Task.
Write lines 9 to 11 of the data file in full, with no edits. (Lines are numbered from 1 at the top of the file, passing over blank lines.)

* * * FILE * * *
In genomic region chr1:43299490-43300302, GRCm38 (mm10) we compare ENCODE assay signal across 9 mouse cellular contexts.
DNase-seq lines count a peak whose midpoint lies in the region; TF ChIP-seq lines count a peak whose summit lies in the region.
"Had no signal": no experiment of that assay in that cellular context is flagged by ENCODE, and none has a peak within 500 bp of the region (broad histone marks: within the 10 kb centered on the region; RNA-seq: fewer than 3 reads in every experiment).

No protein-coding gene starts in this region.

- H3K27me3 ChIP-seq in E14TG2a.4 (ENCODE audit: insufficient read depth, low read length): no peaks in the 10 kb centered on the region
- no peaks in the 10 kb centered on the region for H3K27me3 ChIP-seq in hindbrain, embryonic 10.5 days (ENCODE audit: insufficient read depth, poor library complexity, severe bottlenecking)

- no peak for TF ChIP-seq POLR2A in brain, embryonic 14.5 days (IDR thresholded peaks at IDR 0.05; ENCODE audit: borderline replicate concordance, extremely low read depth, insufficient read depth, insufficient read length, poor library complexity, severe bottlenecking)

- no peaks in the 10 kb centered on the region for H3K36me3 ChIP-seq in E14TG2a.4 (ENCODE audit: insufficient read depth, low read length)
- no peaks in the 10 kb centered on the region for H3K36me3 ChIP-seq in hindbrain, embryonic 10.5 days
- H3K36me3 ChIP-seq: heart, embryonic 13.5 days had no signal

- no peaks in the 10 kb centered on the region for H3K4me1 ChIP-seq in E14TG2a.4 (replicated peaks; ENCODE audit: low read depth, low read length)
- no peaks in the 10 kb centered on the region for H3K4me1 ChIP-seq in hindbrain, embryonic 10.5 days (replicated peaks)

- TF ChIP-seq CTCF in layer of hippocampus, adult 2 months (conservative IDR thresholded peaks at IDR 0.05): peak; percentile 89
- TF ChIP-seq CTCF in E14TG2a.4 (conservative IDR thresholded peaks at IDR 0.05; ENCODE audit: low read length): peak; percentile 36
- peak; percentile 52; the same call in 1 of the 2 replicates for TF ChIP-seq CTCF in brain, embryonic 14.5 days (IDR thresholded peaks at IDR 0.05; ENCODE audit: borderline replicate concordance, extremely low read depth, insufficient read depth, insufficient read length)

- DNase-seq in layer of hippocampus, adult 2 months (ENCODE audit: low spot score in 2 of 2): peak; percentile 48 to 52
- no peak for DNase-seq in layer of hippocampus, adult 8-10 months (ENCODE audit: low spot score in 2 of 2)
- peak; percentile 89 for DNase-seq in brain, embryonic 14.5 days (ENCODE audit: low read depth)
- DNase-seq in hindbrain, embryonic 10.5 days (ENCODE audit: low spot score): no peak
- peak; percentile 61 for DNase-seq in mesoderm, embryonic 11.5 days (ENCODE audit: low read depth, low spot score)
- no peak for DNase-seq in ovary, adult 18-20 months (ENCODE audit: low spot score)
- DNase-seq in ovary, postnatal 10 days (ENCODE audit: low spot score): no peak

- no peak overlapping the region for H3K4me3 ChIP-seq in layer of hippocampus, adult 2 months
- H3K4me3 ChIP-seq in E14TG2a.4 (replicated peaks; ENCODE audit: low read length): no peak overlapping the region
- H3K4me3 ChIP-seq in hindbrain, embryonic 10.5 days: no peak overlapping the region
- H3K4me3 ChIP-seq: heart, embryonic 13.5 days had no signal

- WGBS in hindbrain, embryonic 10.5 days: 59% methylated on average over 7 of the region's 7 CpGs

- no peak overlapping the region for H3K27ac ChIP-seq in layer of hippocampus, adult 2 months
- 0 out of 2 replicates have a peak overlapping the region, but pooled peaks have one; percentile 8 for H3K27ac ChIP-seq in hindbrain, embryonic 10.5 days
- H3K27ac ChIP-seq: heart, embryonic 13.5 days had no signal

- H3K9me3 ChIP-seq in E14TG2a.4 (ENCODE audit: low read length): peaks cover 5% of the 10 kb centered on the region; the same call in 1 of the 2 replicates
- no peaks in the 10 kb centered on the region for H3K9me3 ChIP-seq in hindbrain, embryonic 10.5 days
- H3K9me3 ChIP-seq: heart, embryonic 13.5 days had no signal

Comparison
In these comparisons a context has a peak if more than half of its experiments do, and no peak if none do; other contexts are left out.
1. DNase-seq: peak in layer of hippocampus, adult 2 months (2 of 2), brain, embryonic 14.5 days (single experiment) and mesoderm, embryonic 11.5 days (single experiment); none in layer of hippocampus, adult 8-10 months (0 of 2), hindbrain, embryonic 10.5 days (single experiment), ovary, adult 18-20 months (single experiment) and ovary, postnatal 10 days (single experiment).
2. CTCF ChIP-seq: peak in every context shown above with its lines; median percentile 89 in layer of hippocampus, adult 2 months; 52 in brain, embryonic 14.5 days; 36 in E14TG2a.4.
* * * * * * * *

- no peaks in the 10 kb centered on the region for H3K36me3 ChIP-seq in hindbrain, embryonic 10.5 days
- H3K36me3 ChIP-seq: heart, embryonic 13.5 days had no signal

- no peaks in the 10 kb centered on the region for H3K4me1 ChIP-seq in E14TG2a.4 (replicated peaks; ENCODE audit: low read depth, low read length)